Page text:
Within the industry, account balances and participation rates were highest among the 69 plans with more than 5,000 participants.
Dentists dropped two spots from last year’s report, due to the industry’s poor rate of return on plan assets, which was -1.3 percent. No other industry had a lower rate of return (note to plan advisors — investment menus in the space could benefit from a review).
Rates of return were flat or negative among all industry size segments—the Dow Jones Industrial Average was down in 2015, after three years of double-digit gains.
But plan design clearly impacted the degree of losses experienced by the 30,000 plans JDA examined in the dental space.
Plans with 500 to 1,000 participants took the biggest hit, suffering a -1.7 percent rate of return. The largest plans, with more than 1,000 to 5,000 participants, faired considerably better, only losing 0.6 percent.
High account balances, high longevity rates, and aggressive contributions from employers and employees helped offset the lackluster returns. JDA gives the industry a total plan score of 53.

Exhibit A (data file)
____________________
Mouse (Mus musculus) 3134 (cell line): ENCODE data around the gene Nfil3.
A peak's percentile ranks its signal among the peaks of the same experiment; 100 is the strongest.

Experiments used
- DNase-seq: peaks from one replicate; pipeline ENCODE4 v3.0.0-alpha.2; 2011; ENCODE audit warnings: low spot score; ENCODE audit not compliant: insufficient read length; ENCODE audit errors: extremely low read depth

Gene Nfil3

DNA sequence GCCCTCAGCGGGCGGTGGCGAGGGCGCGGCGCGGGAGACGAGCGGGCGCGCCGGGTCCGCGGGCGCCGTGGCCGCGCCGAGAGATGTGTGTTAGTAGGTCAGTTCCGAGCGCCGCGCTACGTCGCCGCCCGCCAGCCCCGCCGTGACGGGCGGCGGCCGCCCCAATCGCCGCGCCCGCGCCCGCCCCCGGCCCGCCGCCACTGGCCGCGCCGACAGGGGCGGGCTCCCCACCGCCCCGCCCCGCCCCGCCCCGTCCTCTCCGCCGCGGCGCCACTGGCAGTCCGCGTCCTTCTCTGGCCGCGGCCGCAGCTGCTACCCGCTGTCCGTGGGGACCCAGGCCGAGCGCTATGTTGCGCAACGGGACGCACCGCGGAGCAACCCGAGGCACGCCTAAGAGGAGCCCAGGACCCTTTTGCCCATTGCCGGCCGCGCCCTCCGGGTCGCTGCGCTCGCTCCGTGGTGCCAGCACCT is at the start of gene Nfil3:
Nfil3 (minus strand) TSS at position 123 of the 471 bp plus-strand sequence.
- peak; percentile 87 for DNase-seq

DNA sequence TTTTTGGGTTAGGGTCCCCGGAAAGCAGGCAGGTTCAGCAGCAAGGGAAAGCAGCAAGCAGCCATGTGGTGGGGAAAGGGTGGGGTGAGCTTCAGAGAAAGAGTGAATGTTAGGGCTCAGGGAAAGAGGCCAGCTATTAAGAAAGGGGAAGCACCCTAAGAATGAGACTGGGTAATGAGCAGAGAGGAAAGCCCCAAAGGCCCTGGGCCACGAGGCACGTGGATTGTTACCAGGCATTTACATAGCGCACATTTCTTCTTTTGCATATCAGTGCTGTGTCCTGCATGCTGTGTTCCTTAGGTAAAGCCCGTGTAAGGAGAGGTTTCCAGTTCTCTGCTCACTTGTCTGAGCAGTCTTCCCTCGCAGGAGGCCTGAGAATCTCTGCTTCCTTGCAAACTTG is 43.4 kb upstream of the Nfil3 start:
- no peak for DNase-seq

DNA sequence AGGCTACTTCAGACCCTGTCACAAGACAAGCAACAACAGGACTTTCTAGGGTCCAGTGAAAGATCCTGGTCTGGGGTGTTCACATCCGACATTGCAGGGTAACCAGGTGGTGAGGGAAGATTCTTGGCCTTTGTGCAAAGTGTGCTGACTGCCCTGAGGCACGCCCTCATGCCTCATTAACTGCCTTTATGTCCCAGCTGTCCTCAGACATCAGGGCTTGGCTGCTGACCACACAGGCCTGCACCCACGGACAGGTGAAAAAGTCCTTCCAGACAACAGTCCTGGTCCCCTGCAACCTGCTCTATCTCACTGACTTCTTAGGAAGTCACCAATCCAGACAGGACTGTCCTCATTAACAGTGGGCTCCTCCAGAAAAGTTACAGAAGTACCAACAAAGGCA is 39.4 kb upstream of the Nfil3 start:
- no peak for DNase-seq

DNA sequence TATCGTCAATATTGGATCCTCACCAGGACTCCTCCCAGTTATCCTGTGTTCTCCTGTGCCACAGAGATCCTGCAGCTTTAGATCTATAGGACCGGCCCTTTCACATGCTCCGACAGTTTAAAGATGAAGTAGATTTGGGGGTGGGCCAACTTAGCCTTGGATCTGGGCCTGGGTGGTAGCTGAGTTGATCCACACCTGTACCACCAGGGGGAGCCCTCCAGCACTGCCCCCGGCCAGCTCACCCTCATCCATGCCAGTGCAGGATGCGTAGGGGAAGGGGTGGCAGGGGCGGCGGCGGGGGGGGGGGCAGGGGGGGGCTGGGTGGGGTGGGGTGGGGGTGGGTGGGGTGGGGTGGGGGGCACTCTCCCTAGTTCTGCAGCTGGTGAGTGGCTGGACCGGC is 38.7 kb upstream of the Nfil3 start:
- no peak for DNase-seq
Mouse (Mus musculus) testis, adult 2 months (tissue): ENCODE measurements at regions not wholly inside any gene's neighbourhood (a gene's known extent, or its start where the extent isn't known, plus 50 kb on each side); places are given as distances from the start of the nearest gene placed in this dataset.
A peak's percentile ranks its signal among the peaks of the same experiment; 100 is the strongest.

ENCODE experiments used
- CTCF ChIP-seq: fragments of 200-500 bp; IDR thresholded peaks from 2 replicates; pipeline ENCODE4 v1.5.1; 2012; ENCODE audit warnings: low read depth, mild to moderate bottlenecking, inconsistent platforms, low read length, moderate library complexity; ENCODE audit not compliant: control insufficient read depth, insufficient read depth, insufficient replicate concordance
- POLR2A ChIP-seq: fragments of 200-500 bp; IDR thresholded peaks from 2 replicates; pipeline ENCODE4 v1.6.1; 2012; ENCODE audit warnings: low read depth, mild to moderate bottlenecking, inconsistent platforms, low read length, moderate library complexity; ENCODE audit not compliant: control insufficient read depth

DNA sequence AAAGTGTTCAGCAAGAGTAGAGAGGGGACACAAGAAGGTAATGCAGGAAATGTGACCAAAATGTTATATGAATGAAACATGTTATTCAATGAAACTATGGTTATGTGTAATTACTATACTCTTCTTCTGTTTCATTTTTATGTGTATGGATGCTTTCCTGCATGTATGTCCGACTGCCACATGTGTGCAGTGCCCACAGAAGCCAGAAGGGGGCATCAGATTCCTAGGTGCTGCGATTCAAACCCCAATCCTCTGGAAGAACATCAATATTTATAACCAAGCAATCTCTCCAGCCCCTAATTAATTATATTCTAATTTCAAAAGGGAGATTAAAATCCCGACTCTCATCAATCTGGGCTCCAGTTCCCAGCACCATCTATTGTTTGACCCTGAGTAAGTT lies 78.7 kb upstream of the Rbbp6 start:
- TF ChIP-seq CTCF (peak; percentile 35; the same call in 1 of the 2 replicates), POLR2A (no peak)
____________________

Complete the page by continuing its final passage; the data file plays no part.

Financial advice/investment activities
It stands to reason that investment specialists would score well in JDA’s ranking. Participation rates and contribution rates were the highest among all industries.
But the median rate of return among the 12,000 plans measured in the space was -1.2 percent, or 25th among the industries scored.
Ryles offers an explanation for the poor returns among the country’s investment experts.
“Financial advisors are much more likely to try manage their accounts more than the average 401(k) saver,” writes Ryles in the report.
“Advisory firms often have an option in their 401(k) for a self-directed brokerage window, which means they can invest outside of the typical menu of 20 to 25 pre-selected mutual funds,” he added.
Attempting to out-smart lackluster markets may have contributed to the poor industry-wide rate of return. The largest plans faired the best, stemming losses at -0.2 percent. Boutique firms with 11 to 25 participants suffered the worst returns among size segments in the industry, at -1.4 percent.